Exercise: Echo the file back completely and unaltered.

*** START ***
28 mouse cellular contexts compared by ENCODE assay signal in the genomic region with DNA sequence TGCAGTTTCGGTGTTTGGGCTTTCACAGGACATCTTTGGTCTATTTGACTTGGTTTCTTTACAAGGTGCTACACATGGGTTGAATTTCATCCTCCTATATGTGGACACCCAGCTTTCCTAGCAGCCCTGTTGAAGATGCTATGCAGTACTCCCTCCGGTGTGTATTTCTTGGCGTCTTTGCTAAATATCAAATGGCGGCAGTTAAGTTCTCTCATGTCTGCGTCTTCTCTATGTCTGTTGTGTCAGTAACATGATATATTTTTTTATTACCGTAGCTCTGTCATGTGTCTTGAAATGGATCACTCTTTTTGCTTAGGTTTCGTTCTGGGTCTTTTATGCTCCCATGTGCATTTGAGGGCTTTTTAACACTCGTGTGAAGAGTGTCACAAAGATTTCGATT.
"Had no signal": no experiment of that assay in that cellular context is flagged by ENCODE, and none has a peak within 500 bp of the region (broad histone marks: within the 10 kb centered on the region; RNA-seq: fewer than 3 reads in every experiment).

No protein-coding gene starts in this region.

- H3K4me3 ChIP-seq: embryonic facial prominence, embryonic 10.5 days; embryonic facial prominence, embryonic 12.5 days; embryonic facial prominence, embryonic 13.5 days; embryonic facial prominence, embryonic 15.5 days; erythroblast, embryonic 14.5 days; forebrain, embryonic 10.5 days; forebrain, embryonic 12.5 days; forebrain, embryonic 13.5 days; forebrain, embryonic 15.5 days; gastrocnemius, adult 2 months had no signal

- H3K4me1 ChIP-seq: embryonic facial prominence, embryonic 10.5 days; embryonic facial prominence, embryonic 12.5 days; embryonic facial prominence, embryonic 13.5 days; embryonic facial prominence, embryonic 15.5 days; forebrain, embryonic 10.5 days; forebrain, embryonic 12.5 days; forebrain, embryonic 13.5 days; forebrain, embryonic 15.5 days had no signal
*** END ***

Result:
28 mouse cellular contexts compared by ENCODE assay signal in the genomic region with DNA sequence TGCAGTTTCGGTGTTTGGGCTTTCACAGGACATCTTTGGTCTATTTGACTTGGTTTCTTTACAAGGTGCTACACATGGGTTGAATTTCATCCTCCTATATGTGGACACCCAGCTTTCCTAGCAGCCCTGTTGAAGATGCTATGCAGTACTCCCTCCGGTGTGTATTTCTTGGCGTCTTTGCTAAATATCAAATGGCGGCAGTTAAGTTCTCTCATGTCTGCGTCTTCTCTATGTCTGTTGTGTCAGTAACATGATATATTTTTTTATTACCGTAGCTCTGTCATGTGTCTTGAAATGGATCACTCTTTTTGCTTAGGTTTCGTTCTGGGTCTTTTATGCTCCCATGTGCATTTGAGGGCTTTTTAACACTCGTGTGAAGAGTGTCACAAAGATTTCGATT.
"Had no signal": no experiment of that assay in that cellular context is flagged by ENCODE, and none has a peak within 500 bp of the region (broad histone marks: within the 10 kb centered on the region; RNA-seq: fewer than 3 reads in every experiment).

No protein-coding gene starts in this region.

- H3K4me3 ChIP-seq: embryonic facial prominence, embryonic 10.5 days; embryonic facial prominence, embryonic 12.5 days; embryonic facial prominence, embryonic 13.5 days; embryonic facial prominence, embryonic 15.5 days; erythroblast, embryonic 14.5 days; forebrain, embryonic 10.5 days; forebrain, embryonic 12.5 days; forebrain, embryonic 13.5 days; forebrain, embryonic 15.5 days; gastrocnemius, adult 2 months had no signal

- H3K4me1 ChIP-seq: embryonic facial prominence, embryonic 10.5 days; embryonic facial prominence, embryonic 12.5 days; embryonic facial prominence, embryonic 13.5 days; embryonic facial prominence, embryonic 15.5 days; forebrain, embryonic 10.5 days; forebrain, embryonic 12.5 days; forebrain, embryonic 13.5 days; forebrain, embryonic 15.5 days had no signal